Last year, a move to remote working triggered a seismic shift in how businesses maintain operational productivity, particularly its finance segment. Digital processes became increasingly present with more finance departments leaning on AI’s power to make data-driven decisions and gain a sustained advantage.
Six months into 2021, digital transformation is still an ongoing, slow-moving process that hasn’t been fully embraced by CFOs. Traditional financial reporting solutions like the ever-present Excel still play a significant role in a world where cloud-based systems efficiently and at scale fulfill demands for speed and transparency in financial reporting.
In other words, businesses are lagging.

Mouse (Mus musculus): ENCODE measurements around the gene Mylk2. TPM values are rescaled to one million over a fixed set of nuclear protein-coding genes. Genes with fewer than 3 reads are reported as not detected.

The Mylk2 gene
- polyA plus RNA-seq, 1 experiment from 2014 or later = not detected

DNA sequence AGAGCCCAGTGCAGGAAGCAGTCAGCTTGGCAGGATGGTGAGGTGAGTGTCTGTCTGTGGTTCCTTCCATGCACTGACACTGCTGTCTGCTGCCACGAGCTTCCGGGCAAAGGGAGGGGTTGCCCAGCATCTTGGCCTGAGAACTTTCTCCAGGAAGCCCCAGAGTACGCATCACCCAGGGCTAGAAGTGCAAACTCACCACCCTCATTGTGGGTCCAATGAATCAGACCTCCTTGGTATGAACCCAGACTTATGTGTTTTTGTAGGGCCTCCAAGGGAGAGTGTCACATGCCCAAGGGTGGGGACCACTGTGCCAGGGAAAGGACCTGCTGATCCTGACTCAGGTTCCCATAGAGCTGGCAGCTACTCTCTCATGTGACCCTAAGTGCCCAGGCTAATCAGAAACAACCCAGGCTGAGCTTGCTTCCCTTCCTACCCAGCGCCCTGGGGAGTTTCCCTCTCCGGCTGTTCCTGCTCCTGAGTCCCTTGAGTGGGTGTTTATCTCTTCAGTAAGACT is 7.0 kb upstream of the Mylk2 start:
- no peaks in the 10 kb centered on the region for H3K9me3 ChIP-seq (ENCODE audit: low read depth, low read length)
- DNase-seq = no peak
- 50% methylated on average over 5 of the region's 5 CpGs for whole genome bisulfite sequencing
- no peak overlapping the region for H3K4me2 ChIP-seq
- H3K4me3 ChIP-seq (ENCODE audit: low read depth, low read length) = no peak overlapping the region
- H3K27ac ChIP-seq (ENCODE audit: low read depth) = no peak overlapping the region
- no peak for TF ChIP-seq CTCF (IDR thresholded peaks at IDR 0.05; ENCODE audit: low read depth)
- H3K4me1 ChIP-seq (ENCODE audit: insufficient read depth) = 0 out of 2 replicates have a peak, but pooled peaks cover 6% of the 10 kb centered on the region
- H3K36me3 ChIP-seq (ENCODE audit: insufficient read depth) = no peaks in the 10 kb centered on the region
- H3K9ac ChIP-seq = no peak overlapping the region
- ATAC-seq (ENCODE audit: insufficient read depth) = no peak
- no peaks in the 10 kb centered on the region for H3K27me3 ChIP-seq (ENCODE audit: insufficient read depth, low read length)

Long turnaround times when creating reports, no predictive insights, and potentially costly error-prone manual entry all add friction and processing time to what should be a largely automated operation. At least, in theory.
The reality is a bit different. To get ahead in this AI-led present and future, there needs to be an accelerated adoption of new technology across their entire organization. Here are two critical ways businesses can act now to not fall behind and grow faster.
Don’t ditch Excel - AI it
Excel has a lot of staying power. Microsoft was smart to listen to customer demands over the years and evolve the iconic software to support more functionality. Whether it’s for budgeting, forecasting, or analysis purposes, to name a few, Excel can rise up to the challenge.
However, this financial workhorse also has limits to what it can and can’t do well. Regardless of their size, businesses need to be able to automatically extract their financial data from multiple cloud sources and utilize more advanced data analytics. After three and a half decades of delighting financial executives, Excel is struggling to meet those norms.